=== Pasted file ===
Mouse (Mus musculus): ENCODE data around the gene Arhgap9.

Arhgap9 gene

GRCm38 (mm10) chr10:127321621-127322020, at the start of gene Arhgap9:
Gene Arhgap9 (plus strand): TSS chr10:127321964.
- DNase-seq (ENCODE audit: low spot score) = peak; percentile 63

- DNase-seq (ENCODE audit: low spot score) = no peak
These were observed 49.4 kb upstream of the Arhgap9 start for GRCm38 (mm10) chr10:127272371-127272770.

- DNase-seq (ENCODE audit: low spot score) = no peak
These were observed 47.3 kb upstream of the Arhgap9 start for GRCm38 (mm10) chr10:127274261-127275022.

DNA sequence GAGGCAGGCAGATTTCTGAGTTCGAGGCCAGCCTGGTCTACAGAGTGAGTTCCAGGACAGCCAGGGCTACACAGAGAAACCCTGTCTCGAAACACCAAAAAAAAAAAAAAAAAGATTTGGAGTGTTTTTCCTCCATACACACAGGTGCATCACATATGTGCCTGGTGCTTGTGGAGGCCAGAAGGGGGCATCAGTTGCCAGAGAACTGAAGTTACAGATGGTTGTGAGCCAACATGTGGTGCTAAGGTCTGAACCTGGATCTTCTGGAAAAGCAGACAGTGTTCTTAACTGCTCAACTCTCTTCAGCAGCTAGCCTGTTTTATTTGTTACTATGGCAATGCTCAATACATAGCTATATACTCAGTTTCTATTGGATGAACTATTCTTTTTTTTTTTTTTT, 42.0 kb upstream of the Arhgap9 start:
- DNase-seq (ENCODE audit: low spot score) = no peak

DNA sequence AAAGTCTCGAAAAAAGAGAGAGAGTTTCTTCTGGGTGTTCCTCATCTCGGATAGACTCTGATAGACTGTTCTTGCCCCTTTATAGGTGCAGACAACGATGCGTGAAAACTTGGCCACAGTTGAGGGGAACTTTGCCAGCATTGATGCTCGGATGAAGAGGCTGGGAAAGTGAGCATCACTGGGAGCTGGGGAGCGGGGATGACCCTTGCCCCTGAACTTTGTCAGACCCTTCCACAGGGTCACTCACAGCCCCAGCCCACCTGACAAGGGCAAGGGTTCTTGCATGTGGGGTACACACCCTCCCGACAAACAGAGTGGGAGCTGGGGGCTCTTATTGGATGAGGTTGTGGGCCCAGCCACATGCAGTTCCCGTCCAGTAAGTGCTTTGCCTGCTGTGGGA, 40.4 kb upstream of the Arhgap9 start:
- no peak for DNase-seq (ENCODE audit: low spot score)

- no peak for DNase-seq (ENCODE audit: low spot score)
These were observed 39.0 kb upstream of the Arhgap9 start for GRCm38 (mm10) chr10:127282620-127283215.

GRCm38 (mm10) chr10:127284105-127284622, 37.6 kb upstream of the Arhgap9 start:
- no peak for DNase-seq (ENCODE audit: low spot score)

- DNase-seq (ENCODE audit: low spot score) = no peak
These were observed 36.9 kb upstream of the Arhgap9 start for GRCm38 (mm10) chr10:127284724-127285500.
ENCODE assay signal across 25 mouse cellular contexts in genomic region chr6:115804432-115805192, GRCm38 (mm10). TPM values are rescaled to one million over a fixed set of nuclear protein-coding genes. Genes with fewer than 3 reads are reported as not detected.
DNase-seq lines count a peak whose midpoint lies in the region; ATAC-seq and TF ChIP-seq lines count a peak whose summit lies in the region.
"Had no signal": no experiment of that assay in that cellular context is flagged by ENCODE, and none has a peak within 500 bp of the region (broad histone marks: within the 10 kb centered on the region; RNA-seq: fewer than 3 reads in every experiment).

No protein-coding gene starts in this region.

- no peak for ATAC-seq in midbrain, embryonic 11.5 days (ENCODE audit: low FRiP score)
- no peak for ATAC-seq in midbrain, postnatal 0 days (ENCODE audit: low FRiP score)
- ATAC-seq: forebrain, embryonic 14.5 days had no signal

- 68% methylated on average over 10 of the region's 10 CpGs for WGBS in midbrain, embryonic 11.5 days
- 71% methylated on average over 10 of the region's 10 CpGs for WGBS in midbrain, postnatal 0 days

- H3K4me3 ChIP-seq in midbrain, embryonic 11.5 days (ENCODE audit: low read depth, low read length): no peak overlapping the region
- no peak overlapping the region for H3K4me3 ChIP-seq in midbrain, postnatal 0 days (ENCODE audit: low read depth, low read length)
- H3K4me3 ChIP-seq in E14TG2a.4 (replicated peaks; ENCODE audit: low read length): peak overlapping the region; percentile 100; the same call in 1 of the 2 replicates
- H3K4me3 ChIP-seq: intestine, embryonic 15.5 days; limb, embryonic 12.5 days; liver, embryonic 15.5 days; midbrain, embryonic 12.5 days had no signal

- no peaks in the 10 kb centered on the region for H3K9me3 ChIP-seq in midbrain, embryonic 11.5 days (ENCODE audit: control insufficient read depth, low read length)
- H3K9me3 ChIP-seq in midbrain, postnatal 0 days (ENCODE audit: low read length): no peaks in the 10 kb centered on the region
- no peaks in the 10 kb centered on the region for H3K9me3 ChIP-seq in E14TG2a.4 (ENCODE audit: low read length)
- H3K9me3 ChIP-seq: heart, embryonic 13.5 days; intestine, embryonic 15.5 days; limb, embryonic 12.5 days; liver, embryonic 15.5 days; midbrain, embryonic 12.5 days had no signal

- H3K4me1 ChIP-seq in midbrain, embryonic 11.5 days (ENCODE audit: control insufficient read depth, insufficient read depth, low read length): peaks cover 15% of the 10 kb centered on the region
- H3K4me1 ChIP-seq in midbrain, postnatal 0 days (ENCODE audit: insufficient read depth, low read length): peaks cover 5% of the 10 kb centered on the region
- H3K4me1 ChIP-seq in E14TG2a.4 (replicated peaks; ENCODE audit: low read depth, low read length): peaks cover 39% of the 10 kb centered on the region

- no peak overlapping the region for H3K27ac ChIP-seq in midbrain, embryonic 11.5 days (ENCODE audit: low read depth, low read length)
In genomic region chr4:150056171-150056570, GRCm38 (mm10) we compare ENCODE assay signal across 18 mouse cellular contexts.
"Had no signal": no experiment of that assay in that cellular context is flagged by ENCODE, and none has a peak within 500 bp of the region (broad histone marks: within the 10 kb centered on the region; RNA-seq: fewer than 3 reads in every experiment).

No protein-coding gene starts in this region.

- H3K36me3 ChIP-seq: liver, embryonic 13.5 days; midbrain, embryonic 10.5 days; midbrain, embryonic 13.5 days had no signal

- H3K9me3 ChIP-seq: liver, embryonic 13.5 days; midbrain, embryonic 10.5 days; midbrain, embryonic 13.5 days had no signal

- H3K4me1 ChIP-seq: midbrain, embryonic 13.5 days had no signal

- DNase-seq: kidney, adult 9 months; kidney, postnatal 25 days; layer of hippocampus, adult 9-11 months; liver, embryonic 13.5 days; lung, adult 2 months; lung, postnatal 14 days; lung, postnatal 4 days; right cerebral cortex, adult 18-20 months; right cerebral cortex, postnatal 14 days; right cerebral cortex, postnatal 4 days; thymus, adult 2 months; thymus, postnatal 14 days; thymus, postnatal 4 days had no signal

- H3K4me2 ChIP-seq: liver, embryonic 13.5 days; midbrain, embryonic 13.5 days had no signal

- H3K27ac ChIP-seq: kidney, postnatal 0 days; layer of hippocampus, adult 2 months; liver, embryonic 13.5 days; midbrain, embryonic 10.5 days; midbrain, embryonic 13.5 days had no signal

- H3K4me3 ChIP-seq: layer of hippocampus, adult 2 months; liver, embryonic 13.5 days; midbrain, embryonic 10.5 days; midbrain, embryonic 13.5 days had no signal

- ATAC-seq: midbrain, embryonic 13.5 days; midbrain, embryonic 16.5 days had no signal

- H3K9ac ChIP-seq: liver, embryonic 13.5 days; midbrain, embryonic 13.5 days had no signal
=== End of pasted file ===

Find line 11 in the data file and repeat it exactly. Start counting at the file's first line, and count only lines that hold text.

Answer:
- DNase-seq (ENCODE audit: low spot score) = no peak